Mike Tyson's Turn on 'SVU'

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Alyssa Rosenberg looks at Law and Order SVU's decision to cast Mike Tyson as a death-row inmate. The casting choice has pissed off a few of the show's fans:

Tyson's paid his debt to society and deserves a chance to work in his chosen profession, which is acting. But it's not as if the man lacks for opportunities. The director James Toback has featured Tyson as himself in his features When Will I Be Loved and Black and White, and he examined Tyson's life in a documentary that premiered at Cannes in 2008. Tyson's been in both Hangover movies, and Spike Lee produced Tyson's one-man show, Undisputed Truth, which got a Broadway run--an exceedingly rare opportunity. I don't really think there's any question that Tyson has gotten a fair shot to pursue work in the entertainment industry, even if we're applying a heightened standard to compensate for the idea that there's employment discrimination against people who have been incarcerated...

As a potentially sympathetic killer, it doesn't sound like Tyson will be bringing local cred or fading into an out-of-the-box role—and the worry is that the character's proximity to Tyson's life story will somehow whitewash his crimes. Without having seen the episode, none of us can really say. But Leight better hope that casting Tyson in this part really does lend life experience to the show and deepen the episode. Otherwise, it's SVU handing over its credibility to someone who still hasn't earned it.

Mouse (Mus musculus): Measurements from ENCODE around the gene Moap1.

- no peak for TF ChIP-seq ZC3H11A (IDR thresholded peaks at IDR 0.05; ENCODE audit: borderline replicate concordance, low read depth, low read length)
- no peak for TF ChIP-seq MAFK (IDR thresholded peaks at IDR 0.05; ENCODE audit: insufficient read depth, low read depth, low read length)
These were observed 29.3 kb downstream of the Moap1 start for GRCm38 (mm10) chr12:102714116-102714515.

Over at Jezebel, Lindy West fumes:

Now, Tyson completed his sentence and is free to live his life at this point. But that doesn't mean we all have to be complicit in the rehabilitation of his image. That doesn't mean SVU has to hire him. Like I said, SVU's not perfect, but it's something--a small counterpoint to the rape apologia that currently pervades our culture. It at least attempts to unpack tough ideas about shame and victim blaming and the way we protect rapists by stigmatizing sexual violence. Mariska Hargitay runs a foundation to support victims of sexual abuse, for Christ's sake. When I wrote about SVU before, I heard from a lot of victims who say they find SVU therapeutic.

As West and Rosenberg point out, Tyson actually was convicted and did actually serve time. So it's not as if there was no justice. For that reason, I've generally been in the "let him live" crowd. But conviction cuts both ways. It's always disturbed me that some of the people who cast Tyson—or rather James Toback, specifically—have never really grappled with what Tyson was actually convicted of doing. (West outlines the specifics.) That aside, the specific point here is that it is bizarre to cast a convicted rapist in a show where sexual violence is such a persistent theme.

This is about more than "letting Tyson get on with his life." As Alyssa points out, he's gotten on with his life quite well.

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Ta-Nehisi Coates is a national correspondent at The Atlantic, where he writes about culture, politics, and social issues. He is the author of the memoir The Beautiful Struggle.

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